For the study, during the fall and summer of 2004, 2005 and 2006, human milk was sampled from mothers who had given birth at the University Women’s Hospital in Basel, Switzerland. The research participants also answered detailed questionnaires in order to document their use of different types of cosmetic products and sunscreens.

When the women’s breast milk was analyzed, tests revealed the milk samples contained a huge list of chemicals including persistent organic pollutants (POPs), synthetic musk fragrances, pesticides, phthalates, parabens, flame retardants (polybrominated diphenylethers), polychlorinated biphenyls (PCBs) — and cosmetic UV filters. What’s more, the UV filter chemicals were surprisingly widespread; they were comparable in concentrations to PCBs, which have long been known to contaminate the environment.

“Research on the effects of endocrine disrupters (chemicals interfering with hormone actions) has shown that it is of utmost importance to obtain information on simultaneous exposure of humans to different types of chemicals because endocrine active chemicals can act in concert. Information on exposure is particularly important for the developing organism at its most sensitive early life stages.

Human milk was chosen because it provides direct information on exposure of the suckling infant and indirect information on exposure of the mother during pregnancy,” research team leaders Margret Schlumpf and Walter Lichtensteiger said in a media statement.

The analyzed data of the milk samples obtained from individual mothers were then compared with the information collected through the questionnaire about cosmetic and sunscreen use. While exposure patterns differed between individuals, Dr. Schlumpf, who is a scientist at the University of Zurich, pointed out that the total reported use of products containing UV filters was significantly correlated with the presence of those chemicals in breast milk.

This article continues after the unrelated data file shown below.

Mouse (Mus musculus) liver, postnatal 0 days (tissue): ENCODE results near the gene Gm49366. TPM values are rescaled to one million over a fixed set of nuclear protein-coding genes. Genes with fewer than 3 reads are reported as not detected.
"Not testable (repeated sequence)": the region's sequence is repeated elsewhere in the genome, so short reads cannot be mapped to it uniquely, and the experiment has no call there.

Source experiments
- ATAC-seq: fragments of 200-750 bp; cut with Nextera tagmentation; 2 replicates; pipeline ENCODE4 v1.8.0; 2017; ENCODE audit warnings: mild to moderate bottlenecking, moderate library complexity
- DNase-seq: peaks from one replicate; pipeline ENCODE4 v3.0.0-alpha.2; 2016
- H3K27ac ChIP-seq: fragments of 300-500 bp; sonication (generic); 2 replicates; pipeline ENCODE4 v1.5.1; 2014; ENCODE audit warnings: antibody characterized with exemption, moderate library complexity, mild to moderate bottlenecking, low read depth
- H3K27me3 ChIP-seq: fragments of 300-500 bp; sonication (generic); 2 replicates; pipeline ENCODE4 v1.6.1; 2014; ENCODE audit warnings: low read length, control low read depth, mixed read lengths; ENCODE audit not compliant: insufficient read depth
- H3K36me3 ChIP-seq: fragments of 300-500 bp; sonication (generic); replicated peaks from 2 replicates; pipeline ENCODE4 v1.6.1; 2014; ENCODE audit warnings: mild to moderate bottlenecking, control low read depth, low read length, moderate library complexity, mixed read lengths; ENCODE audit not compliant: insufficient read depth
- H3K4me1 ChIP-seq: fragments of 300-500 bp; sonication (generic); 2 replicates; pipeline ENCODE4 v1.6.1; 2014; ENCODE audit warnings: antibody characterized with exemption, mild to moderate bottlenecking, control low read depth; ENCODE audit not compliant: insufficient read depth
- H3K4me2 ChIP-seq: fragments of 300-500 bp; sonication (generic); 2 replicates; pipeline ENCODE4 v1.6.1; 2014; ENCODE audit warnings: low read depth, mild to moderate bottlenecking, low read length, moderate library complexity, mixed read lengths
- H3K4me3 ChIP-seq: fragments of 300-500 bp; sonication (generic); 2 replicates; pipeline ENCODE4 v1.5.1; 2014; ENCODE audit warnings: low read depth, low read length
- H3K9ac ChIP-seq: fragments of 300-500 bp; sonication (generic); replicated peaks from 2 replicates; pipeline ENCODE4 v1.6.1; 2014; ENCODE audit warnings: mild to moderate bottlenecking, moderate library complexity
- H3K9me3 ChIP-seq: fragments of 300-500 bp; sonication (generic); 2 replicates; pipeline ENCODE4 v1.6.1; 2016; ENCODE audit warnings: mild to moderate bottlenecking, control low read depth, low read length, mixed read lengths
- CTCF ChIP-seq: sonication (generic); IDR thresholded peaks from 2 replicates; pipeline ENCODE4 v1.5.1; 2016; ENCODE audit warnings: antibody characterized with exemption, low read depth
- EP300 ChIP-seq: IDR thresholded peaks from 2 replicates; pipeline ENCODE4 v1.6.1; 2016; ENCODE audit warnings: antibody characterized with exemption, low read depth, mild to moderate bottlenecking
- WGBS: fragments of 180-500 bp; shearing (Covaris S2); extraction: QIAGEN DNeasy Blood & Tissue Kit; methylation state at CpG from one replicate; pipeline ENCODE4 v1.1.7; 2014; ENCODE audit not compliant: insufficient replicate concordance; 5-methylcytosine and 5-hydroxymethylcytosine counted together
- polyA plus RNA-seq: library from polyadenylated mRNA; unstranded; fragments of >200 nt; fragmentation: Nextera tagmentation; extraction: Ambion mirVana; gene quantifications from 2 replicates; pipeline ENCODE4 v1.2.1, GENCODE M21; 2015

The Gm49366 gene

In all, a total daily intake of each individual chemical found in the breast milk tests was calculated for each baby who was fed with breast milk. The results showed some infants were taking in daily amounts of PCBs and several pesticides that were far above the U.S. Environmental Protection Agency (EPA) reference for supposed “acceptable” levels. Little is known about the health significance of babies drinking in UV filters through their mothers’ milk.

In a statement to the media, the scientists noted that information on the relationship between the exposure of human populations to ingredients in cosmetics and sunscreens and the presence of these constituents in the human body has been sorely limited. And before the new Swiss research findings, the data on UV filters being present inside the human body was virtually non-existent.

“This study once again emphasizes the importance of global research on the impact of contaminants in the human environment and the need for continuous critical assessment of our priorities in environmental health and consumer habits. I am sure that this investigation will also spark debate at the upcoming first Environmental Health conference in Brazil, February 2011″, Gert-Jan Geraeds, Executive Publisher of Chemosphere said in a press statement.

For more information:
http://www.elsevier.com/wps/find/au…
http://www.naturalnews.com/sunscree…

Learn more: http://www.naturalnews.com/030725_sunscreen_chemicals.html#ixzz186NPgfPf